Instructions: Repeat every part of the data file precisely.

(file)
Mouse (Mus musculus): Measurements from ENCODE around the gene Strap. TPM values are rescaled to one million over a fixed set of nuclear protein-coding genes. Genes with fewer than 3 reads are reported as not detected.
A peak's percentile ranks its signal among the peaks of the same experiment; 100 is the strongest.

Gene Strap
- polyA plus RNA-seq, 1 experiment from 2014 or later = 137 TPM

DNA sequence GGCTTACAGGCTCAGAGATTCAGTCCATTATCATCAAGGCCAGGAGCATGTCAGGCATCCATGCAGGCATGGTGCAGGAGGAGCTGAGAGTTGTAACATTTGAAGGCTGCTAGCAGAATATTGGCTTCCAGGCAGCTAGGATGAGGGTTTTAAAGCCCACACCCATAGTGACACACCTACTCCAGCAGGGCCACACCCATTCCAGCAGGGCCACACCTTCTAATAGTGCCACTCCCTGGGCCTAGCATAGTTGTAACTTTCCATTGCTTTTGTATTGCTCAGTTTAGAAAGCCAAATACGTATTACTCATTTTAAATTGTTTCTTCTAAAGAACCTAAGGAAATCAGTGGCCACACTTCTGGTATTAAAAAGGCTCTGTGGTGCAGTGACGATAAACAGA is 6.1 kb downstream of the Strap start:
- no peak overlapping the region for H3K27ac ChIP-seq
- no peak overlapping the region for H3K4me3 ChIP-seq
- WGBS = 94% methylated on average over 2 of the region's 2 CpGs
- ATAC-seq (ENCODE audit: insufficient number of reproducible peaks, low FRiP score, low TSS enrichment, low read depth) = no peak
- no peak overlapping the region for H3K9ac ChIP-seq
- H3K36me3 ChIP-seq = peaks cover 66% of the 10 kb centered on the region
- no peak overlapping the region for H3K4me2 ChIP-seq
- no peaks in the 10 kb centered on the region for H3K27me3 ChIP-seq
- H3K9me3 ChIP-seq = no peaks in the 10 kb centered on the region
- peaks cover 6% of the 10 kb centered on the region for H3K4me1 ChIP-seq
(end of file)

Mouse (Mus musculus): Measurements from ENCODE around the gene Strap. TPM values are rescaled to one million over a fixed set of nuclear protein-coding genes. Genes with fewer than 3 reads are reported as not detected.
A peak's percentile ranks its signal among the peaks of the same experiment; 100 is the strongest.

Gene Strap
- polyA plus RNA-seq, 1 experiment from 2014 or later = 137 TPM

DNA sequence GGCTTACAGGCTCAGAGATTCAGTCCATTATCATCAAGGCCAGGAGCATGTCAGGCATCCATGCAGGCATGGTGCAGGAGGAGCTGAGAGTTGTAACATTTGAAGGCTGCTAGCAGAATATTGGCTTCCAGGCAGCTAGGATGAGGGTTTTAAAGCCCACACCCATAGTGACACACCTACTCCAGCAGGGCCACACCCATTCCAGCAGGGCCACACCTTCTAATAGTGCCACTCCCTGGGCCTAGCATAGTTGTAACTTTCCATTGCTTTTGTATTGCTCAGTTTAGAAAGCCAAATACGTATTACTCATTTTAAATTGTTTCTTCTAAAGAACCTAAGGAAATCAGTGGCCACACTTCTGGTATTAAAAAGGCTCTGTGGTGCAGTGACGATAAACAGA is 6.1 kb downstream of the Strap start:
- no peak overlapping the region for H3K27ac ChIP-seq
- no peak overlapping the region for H3K4me3 ChIP-seq
- WGBS = 94% methylated on average over 2 of the region's 2 CpGs
- ATAC-seq (ENCODE audit: insufficient number of reproducible peaks, low FRiP score, low TSS enrichment, low read depth) = no peak
- no peak overlapping the region for H3K9ac ChIP-seq
- H3K36me3 ChIP-seq = peaks cover 66% of the 10 kb centered on the region
- no peak overlapping the region for H3K4me2 ChIP-seq
- no peaks in the 10 kb centered on the region for H3K27me3 ChIP-seq
- H3K9me3 ChIP-seq = no peaks in the 10 kb centered on the region
- peaks cover 6% of the 10 kb centered on the region for H3K4me1 ChIP-seq